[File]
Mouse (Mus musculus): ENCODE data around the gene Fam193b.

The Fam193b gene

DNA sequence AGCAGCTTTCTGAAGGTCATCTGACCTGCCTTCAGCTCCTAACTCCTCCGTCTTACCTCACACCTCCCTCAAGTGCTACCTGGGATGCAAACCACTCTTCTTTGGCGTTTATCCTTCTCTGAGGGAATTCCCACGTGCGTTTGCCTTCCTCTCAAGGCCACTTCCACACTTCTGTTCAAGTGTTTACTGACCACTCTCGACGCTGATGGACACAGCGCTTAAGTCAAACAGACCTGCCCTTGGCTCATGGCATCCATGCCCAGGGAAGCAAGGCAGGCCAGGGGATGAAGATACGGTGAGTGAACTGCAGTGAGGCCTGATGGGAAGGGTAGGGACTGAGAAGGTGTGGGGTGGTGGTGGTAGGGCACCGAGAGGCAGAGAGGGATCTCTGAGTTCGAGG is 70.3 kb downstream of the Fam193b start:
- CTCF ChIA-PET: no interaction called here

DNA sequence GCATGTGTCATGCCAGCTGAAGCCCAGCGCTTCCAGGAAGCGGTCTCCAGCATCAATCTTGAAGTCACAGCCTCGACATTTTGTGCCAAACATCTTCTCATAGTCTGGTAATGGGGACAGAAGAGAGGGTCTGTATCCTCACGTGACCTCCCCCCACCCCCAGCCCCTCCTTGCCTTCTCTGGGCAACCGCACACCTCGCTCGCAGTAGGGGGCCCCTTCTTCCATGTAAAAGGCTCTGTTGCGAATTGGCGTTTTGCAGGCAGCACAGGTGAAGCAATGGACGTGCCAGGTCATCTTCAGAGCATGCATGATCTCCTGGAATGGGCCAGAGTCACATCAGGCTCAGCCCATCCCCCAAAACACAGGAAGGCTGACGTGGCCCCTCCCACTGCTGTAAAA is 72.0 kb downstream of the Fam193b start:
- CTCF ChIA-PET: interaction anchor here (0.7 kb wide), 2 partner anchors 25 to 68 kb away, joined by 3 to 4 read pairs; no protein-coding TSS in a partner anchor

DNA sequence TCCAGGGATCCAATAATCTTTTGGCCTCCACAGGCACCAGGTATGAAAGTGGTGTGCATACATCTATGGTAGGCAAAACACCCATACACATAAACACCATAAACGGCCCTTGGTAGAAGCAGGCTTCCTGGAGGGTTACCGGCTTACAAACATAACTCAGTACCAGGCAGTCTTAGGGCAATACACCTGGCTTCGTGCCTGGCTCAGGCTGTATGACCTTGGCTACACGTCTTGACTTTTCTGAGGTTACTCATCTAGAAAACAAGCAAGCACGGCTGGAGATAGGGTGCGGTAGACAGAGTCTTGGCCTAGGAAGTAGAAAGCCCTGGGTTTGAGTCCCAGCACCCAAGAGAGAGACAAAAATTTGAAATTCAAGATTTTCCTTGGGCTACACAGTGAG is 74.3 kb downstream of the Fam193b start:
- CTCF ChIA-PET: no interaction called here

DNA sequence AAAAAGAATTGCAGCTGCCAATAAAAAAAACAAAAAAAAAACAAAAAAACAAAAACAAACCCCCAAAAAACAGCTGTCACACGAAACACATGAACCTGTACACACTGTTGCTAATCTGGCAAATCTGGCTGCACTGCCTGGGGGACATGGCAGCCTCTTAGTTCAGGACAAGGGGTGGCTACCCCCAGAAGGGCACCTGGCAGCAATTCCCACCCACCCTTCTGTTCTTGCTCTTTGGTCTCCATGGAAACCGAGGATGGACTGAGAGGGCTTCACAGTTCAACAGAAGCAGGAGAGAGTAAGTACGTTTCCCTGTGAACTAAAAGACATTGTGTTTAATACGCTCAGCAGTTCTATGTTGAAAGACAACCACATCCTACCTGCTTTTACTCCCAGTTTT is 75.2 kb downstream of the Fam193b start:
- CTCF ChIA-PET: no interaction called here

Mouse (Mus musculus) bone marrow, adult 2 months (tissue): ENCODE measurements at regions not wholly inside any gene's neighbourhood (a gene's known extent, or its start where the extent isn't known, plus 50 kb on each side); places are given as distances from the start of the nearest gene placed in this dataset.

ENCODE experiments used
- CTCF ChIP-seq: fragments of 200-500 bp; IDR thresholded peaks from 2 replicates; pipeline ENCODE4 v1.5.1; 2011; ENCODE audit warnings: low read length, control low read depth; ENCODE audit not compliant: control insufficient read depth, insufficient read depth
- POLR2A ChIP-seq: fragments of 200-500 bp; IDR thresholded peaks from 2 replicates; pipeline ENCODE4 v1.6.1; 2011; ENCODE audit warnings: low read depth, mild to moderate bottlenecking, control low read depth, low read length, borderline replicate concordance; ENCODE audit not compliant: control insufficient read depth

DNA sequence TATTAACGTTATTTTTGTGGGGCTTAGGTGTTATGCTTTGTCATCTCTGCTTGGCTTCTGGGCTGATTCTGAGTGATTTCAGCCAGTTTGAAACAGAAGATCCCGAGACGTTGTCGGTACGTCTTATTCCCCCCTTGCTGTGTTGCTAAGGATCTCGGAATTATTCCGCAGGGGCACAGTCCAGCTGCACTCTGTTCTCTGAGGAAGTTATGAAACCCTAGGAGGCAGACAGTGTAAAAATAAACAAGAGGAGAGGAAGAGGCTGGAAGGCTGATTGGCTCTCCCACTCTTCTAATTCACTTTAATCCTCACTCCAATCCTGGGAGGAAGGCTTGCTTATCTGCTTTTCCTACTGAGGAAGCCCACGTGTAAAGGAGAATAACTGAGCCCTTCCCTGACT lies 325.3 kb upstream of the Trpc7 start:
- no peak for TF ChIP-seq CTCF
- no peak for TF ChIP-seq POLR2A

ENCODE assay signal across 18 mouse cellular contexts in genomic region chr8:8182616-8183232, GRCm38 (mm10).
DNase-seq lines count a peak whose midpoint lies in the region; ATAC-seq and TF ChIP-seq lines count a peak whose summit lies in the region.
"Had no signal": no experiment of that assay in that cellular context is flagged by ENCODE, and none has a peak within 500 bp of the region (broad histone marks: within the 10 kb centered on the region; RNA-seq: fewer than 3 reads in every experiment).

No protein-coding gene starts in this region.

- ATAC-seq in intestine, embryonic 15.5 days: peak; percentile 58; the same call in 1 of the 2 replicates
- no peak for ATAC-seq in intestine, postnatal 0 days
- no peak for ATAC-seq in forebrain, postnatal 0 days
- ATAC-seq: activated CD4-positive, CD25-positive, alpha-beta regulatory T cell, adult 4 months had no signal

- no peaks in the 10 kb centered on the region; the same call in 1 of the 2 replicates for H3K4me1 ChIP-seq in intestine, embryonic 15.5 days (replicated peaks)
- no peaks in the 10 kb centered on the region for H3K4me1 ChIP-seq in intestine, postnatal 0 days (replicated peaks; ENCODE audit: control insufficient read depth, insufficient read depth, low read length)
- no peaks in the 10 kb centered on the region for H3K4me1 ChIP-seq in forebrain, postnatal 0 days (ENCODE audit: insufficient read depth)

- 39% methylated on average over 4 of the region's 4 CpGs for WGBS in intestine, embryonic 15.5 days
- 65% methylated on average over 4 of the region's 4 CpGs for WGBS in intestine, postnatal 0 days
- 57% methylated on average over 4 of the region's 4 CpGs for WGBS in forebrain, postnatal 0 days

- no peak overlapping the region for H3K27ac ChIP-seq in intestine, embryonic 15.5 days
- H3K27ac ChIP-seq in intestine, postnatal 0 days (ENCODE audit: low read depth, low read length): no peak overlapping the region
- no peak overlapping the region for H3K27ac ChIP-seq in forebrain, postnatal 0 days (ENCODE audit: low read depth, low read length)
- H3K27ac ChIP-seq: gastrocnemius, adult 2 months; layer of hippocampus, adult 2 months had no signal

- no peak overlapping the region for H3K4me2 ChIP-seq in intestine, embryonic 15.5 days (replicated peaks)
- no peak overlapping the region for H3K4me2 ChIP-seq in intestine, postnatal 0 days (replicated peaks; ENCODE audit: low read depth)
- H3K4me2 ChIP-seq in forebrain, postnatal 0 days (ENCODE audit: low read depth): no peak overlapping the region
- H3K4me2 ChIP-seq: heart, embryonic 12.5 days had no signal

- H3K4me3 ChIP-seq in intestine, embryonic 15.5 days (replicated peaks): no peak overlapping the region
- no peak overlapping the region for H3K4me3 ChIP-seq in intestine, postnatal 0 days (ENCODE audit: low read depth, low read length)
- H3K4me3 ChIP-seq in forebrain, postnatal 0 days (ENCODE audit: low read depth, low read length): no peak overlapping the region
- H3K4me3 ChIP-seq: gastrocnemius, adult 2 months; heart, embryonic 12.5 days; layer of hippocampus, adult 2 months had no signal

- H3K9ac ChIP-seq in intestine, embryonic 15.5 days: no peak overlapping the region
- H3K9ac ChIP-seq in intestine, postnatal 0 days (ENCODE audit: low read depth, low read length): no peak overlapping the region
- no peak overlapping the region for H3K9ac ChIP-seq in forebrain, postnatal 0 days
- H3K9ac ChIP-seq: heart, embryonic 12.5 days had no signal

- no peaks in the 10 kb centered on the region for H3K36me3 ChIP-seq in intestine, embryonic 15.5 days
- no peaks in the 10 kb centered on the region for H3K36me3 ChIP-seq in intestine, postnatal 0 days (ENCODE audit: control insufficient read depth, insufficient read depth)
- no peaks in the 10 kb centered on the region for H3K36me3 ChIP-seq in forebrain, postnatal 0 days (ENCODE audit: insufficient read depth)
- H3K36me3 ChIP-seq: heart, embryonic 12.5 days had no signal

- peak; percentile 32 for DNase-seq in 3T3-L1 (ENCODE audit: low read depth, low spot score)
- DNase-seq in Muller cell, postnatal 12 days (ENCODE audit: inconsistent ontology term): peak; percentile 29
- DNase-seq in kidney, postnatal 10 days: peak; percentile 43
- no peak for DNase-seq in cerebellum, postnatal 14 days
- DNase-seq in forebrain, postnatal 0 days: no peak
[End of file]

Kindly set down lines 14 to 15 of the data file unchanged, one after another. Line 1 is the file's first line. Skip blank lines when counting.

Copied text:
- POLR2A ChIP-seq: fragments of 200-500 bp; IDR thresholded peaks from 2 replicates; pipeline ENCODE4 v1.6.1; 2011; ENCODE audit warnings: low read depth, mild to moderate bottlenecking, control low read depth, low read length, borderline replicate concordance; ENCODE audit not compliant: control insufficient read depth

DNA sequence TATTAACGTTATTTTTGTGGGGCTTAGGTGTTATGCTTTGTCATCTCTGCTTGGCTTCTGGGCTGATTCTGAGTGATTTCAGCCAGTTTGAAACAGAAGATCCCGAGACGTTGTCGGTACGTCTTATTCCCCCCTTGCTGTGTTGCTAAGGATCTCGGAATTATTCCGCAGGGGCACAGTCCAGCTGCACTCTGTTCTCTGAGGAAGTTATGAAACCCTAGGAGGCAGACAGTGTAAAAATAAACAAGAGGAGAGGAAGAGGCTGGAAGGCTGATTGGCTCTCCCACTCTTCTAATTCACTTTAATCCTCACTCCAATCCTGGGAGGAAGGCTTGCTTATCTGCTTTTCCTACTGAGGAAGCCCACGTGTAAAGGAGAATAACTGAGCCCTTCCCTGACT lies 325.3 kb upstream of the Trpc7 start: